Tiny orange spiders?
Do you know what these are? There are several clusters on one of our tomato plants.
The critters in your photo appear to be spider mites. Mites belong to the class Arachnida, along with spiders, scorpions, and harvestmen, almost universally characterized by having eight legs in the adult stage. These mites in particular are gregarious plant-feeders in the family Tetranychidae, and can be terrible pests of certain garden plants. My best guess (and it is only a guess, without being able to examine these microscopically) is that these are the appropriately named Tomato Red Spider Mite, Tetranychus evansi. Most members of the Tetranychidae are able to spin silken webs, an ability dramatically illustrated in your photo. Similarly to certain caterpillars, the mites create these webs in order to be protected from predators and from the elements while they feed. Each individual adult mite is only about half a millimeter long; they sport a pair of stylets (mandibles modified in the form of tiny, sharp needles) on the front of the head, used to pierce individual plant cells and suck them dry.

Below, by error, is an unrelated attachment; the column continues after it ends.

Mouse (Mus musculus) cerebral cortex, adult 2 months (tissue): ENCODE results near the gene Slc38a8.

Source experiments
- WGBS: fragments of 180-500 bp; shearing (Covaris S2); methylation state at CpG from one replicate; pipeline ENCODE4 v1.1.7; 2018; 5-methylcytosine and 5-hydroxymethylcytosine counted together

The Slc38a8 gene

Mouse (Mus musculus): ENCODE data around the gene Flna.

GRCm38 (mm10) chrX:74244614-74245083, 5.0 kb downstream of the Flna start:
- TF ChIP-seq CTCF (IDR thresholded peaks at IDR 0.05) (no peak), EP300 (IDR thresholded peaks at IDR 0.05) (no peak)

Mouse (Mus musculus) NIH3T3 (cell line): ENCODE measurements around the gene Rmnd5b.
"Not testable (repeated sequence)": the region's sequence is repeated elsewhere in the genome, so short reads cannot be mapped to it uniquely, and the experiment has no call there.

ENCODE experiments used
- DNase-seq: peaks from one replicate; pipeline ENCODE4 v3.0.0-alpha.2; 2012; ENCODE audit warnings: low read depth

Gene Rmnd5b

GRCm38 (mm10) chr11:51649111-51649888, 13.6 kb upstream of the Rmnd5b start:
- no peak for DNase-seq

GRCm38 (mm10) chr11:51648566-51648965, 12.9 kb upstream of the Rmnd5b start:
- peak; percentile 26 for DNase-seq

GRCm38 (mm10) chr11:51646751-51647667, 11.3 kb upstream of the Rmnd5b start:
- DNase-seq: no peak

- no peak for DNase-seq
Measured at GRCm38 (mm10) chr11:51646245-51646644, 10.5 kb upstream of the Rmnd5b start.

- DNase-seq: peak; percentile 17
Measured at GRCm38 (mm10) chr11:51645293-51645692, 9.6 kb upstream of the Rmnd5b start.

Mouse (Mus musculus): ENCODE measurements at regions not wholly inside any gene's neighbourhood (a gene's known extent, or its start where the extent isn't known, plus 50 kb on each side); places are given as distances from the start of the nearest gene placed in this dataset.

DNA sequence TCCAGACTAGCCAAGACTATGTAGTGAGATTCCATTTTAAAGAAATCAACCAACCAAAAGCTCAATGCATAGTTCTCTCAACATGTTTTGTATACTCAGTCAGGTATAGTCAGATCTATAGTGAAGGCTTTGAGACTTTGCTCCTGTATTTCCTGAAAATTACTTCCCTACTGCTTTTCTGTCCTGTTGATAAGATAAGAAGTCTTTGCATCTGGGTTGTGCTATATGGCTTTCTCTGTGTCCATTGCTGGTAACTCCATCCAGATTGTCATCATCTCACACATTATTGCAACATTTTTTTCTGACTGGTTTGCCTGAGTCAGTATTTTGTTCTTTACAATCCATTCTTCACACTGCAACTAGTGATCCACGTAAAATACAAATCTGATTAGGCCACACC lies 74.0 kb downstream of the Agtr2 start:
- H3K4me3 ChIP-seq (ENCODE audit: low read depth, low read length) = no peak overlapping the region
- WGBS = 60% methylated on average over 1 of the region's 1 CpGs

This species is thought to have originated in South America (the native range of the tomato), but has since spread almost throughout the world in warm areas. It also feeds on other members of the tomato genus (Solanum), plus occasionally feeds on other plants in the family Solanaceae, including potatoes, eggplants, and tobacco.
Schlinger Chair and Curator of Entomology Matthew L. Gimmel, Ph.D.